It was ‘bring your children to work’ day. So, a proud father brought his four-year-old daughter into his office. But, very soon, the child became cranky. Then she started to cry. Our concerned Dad asked her what was wrong? She replied ‘daddy where are all the clowns that you said you worked with!’
This week I have been listening to my denomination’s General Assembly via the internet. And it appears that many of the speakers were more careful of their language than that father. Indeed, most floated round the continuing issues of culture, politics and religion as they attempted to solve the problems of our congreations in Scotland today.
Whether their efforts will be rewarded or not, history will tell us.
But there has always been a tension between church and state. There has always been a conflict between the prevailing culture and Christ’s followers. Indeed, how each of us relate our faith to our society never fails to nag.
In a nutshell then, the battle royal between life temporal versus the life spiritual is inescapable.
And all this brings us to the passage above (Matthew 17.24-27) .
Now Matthew was probably writing for a break away Christian sect from their local synagogue. This group would have been under huge social pressure to return to Judaism. Yet the latter was unaccepting of Christ as Messiah. They were also possibly becoming unpopular with the Imperial Authorities. Indeed, penning his gospel at around AD 85, he would have known of the Roman Army’s destruction of the Jerusalem temple in 70 AD because of a local insurgence. This then must have left ethnic Jews a tad ambivalent towards the powers that be. In addition, Jews had to pay additional taxes simply for being Jews.
So, Matthew must have been asked by his fellow Christians, where should our loyalties lie? Was it with our old Jewish community or with the powerful Roman Empire? Put pragmatically, what tributes should we pay to Rome? Of course, we read Jesus’ response further on in Matthew when he quotes our Lord saying wisely: Render unto Caesar the things that are Caesar’s, and unto God the things that are God’s.
Nevertheless, these types of questions are hugely appropriate for today. For as we look out at a nation and world ever more dominated with devisive and populist politics, we could be tempted to ask where do should we stand? How should we, as a Church, bear an active witness in the world? How, in fact, can we Jesus’ disciples have any impact on our society and culture?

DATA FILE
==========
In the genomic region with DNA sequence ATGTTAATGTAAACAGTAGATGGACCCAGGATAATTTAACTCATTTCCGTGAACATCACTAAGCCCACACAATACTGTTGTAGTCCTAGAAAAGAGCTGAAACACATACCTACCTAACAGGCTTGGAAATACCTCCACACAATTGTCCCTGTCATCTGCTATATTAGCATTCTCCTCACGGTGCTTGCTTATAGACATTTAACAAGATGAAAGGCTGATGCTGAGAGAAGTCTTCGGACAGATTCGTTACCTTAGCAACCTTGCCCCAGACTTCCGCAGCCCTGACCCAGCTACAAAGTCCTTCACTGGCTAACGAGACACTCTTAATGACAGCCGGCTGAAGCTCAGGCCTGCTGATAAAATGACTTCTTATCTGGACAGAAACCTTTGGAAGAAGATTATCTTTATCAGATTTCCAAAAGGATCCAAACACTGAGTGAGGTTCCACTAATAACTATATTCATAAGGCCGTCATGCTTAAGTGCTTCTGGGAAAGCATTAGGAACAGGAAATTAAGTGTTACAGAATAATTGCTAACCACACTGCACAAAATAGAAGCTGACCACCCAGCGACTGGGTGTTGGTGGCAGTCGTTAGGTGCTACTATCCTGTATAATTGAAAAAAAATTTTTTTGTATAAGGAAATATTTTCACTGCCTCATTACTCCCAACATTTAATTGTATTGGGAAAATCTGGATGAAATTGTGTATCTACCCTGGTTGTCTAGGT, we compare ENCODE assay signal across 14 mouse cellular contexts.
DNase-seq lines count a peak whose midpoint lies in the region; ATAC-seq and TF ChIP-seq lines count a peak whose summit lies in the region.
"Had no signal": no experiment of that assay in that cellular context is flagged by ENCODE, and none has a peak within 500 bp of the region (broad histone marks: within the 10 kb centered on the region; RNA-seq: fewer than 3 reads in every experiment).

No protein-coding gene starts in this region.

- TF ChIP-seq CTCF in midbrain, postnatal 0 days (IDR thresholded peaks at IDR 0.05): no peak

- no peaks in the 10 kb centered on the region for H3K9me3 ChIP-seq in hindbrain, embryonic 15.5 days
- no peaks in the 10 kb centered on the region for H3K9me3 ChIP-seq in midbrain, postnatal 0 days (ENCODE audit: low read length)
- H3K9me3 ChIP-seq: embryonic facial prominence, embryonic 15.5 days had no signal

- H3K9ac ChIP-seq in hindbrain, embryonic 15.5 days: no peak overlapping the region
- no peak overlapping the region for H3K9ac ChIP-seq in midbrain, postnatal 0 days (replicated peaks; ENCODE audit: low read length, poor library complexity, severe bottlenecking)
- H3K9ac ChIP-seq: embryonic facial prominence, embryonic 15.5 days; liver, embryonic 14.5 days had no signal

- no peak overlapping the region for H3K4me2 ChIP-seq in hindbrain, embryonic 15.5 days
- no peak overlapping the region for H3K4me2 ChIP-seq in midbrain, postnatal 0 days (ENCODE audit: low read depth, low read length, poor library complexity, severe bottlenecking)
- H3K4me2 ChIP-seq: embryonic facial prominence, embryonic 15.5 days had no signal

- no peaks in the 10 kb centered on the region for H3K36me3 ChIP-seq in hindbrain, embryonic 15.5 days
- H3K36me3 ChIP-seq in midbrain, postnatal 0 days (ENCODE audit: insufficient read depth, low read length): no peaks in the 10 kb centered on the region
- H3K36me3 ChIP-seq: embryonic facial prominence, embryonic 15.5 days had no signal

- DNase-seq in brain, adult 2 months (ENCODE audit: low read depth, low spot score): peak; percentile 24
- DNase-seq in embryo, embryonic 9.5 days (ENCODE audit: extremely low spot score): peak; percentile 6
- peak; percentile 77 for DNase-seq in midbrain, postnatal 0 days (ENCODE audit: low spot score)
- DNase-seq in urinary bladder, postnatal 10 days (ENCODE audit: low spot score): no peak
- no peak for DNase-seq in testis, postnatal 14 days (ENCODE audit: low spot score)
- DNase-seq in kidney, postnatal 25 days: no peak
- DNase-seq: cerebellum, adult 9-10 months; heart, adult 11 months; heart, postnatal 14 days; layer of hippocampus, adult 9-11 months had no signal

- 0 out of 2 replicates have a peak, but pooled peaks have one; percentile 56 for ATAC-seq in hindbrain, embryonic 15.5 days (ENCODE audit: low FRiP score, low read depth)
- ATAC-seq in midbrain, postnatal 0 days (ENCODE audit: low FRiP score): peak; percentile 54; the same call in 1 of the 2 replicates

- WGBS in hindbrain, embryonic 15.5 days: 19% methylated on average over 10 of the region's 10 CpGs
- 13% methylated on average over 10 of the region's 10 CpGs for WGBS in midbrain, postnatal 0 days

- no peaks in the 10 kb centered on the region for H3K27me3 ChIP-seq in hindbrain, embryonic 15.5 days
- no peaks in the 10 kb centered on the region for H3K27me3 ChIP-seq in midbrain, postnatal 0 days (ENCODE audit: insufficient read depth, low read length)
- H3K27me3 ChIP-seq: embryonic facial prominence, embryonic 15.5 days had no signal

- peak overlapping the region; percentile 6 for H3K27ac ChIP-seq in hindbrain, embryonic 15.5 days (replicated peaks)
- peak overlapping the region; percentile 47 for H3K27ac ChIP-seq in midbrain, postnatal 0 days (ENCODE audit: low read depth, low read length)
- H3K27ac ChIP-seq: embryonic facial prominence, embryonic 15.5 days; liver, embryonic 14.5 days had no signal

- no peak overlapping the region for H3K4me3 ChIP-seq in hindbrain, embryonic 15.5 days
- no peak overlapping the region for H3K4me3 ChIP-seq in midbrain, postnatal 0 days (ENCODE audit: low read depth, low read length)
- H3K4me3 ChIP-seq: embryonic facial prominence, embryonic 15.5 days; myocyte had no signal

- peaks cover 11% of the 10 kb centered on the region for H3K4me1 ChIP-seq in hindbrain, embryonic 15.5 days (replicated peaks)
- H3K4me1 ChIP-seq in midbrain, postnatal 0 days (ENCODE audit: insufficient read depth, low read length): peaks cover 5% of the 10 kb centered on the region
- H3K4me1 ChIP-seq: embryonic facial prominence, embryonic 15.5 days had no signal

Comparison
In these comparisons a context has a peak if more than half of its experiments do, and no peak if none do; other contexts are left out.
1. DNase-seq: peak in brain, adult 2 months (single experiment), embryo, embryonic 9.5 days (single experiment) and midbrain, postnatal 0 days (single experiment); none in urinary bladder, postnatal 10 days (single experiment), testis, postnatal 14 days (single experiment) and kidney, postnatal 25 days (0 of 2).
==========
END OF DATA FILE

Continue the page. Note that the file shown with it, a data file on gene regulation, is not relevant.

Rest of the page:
Well, one way of implementing our Christian beliefs to engage fully in the political discourse of our age. We can, in all spheres, advocate a sense of justice and tolerance tinged with the moral direction which is the way of the gospel. The danger here is we could get mired in compromising with lesser evils to achieve the greater good.
Others would say that politics and religion should never mix. This is said out of the fear of alienating someone of a differing viewpoint. More directly, they wish to keep the door of a broad church open and welcoming. Once again, there is much wisdom in this approach. But it can leave us aloof, ineffectual even disdainful of those trying reforms in the secular arena.
So, both genuine cultural engagement or detachment leaves us in the same quandary as the disciples who were around Jesus. Since even if either was entirely achievable, the basic question remains – to whom should we pay tribute and what should we pay?
Around 1600 years ago, the Church founding father St Augustine was faced with even greater turmoil in his civilization. For the city of Rome had been sacked by barbarian tribes. Indeed, when he heard of the wonton pillage of the seat of political and religious power, he wept. This left him asking the question if the state is in ruin where then stands the Church?
After much thought, he came to the conclusion that the world we see is split into two cities. The City of Man or humans and the City of God. Augustine went on to say that the city of humanity was flawed without any hope of correction whilst the City of God reflected heaven above.
If we translate this into our situation today, we would realise that the crazy mixed-up world around us simply reflects the unalterable faults of human beings. Nowt can be done about it!
Now, this outlook can be disheartening to say the least. But Augustine also helps us when we feel overwhelmed. Because, he does suggest we should get involved with cultural debates but accept we may not win. But then he gives us latitude to withdraw from the world from time to time. There to seek the solace of the City of God. There we can recharge our spiritual batteries so to help us return to society and all its challenges. There to sharpen the sword of Christ’s wisdom for another go.
Saint Augustine’s most famous quote is probably – Lord, make me chaste but not yet! However, he said many other things germane to living as Christians in the real world. Words relevant to our lesson which asked who should I pay and how much?
One such utterance that is helpful is – pray as if everything depends on God and work as if everything depends on you. Let us then pay our tribute to the City of God by giving prayers. Then let us pay our Christian duty to society with more valiant efforts. For then we render God’s love to humans and render the good, the bad and the unsightly up to Heaven. Or as Augustine once coined a phrase – he who labours, prays.